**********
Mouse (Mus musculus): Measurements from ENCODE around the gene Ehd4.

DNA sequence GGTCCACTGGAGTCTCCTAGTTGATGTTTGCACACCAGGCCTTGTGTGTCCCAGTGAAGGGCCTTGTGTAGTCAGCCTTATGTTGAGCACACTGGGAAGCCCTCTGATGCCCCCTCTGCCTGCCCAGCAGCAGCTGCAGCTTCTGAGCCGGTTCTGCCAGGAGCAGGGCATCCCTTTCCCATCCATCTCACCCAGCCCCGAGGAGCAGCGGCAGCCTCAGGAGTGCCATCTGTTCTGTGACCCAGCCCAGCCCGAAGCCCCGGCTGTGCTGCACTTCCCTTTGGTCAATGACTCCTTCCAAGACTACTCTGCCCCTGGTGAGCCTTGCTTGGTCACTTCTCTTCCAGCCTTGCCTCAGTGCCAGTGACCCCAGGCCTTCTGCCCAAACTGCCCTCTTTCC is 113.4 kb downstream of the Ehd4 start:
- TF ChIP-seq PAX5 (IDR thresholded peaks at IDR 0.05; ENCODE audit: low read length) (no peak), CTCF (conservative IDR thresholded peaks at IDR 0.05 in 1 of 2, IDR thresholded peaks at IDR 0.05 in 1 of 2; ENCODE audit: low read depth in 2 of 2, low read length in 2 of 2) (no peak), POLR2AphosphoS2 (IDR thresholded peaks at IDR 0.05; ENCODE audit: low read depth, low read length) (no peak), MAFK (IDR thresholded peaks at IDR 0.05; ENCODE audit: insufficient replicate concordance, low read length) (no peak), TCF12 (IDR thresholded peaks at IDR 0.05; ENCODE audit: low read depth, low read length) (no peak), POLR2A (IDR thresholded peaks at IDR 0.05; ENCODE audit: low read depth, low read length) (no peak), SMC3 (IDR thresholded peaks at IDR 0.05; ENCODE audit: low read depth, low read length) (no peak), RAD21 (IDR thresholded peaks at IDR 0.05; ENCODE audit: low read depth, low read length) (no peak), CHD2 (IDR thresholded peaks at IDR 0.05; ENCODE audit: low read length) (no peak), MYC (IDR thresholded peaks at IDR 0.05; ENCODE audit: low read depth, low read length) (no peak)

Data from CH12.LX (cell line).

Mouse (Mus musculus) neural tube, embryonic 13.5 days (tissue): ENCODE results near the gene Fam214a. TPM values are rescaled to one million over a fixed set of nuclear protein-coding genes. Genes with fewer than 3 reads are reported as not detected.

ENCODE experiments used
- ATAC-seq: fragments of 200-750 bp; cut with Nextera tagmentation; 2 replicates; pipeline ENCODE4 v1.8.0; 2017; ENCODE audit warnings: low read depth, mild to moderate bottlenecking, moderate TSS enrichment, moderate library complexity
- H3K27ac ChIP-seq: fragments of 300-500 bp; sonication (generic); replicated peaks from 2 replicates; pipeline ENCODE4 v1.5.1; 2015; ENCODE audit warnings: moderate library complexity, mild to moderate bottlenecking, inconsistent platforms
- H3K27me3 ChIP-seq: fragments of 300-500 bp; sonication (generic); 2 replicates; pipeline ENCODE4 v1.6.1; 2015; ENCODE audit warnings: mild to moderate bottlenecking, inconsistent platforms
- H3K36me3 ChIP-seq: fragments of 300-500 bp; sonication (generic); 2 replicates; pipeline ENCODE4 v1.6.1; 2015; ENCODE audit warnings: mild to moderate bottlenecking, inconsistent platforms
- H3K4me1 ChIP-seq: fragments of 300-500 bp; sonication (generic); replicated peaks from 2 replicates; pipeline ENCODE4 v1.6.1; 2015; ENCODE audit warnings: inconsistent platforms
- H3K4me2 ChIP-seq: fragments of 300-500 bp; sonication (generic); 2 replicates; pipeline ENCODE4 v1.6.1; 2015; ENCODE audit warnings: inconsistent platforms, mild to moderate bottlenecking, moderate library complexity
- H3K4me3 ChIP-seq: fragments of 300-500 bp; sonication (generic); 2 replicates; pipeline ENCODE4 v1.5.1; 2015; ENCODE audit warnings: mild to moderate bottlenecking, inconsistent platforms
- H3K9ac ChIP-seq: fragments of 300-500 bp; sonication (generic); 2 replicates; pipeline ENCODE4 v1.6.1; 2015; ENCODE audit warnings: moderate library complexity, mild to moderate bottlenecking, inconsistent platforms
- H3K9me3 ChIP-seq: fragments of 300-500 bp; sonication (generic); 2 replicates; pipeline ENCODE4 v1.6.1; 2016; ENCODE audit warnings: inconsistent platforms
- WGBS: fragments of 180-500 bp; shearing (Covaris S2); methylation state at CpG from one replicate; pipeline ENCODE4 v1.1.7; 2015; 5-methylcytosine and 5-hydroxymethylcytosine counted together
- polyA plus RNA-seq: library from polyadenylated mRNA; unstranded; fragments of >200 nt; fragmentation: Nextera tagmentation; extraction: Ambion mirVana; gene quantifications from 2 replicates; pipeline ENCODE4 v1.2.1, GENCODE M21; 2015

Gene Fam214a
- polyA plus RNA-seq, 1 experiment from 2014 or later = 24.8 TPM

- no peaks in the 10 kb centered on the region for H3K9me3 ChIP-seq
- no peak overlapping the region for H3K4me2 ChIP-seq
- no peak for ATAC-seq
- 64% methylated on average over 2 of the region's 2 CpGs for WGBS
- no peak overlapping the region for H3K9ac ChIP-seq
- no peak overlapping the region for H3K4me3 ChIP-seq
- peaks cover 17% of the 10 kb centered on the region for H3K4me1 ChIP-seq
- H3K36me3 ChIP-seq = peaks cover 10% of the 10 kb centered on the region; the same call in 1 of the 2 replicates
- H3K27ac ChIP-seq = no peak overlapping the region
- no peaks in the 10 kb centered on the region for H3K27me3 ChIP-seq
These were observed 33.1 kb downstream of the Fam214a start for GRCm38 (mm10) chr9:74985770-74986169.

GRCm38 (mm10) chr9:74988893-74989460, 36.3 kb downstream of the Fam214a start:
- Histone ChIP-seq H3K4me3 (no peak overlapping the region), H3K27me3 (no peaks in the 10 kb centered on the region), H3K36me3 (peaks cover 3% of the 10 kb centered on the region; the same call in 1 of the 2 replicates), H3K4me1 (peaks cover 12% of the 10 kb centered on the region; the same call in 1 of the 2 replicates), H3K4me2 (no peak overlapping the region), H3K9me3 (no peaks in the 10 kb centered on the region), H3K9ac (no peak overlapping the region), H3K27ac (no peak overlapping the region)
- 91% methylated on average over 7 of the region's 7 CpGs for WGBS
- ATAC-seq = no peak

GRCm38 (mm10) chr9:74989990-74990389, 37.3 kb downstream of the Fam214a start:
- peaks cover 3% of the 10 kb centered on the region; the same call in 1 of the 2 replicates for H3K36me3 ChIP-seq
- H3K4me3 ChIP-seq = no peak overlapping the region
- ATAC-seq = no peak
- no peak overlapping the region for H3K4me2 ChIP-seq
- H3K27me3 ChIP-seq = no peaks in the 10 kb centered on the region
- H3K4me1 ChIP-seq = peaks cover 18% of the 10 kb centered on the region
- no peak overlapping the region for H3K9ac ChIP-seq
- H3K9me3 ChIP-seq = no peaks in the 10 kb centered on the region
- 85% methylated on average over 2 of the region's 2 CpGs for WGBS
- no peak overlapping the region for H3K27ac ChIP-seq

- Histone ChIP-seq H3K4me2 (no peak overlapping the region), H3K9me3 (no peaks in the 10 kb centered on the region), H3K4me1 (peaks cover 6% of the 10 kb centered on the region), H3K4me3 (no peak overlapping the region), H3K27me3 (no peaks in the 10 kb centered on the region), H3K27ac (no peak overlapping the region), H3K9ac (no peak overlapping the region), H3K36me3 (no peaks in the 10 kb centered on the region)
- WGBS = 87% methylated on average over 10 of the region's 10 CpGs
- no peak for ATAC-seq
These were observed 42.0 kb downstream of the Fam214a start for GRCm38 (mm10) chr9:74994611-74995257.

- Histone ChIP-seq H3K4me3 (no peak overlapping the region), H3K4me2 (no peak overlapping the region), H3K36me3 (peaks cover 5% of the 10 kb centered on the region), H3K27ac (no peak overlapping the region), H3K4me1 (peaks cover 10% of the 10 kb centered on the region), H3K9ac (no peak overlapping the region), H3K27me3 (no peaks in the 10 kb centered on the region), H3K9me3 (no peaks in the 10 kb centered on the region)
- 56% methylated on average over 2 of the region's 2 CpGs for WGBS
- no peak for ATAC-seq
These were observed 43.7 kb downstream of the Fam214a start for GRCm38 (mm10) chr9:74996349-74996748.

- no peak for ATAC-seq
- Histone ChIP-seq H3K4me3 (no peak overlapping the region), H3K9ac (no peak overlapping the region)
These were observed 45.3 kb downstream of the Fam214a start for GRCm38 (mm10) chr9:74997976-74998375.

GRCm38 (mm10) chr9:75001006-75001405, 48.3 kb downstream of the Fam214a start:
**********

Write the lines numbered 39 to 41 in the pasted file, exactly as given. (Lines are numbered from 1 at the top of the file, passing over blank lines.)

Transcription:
- no peak overlapping the region for H3K4me2 ChIP-seq
- H3K27me3 ChIP-seq = no peaks in the 10 kb centered on the region
- H3K4me1 ChIP-seq = peaks cover 18% of the 10 kb centered on the region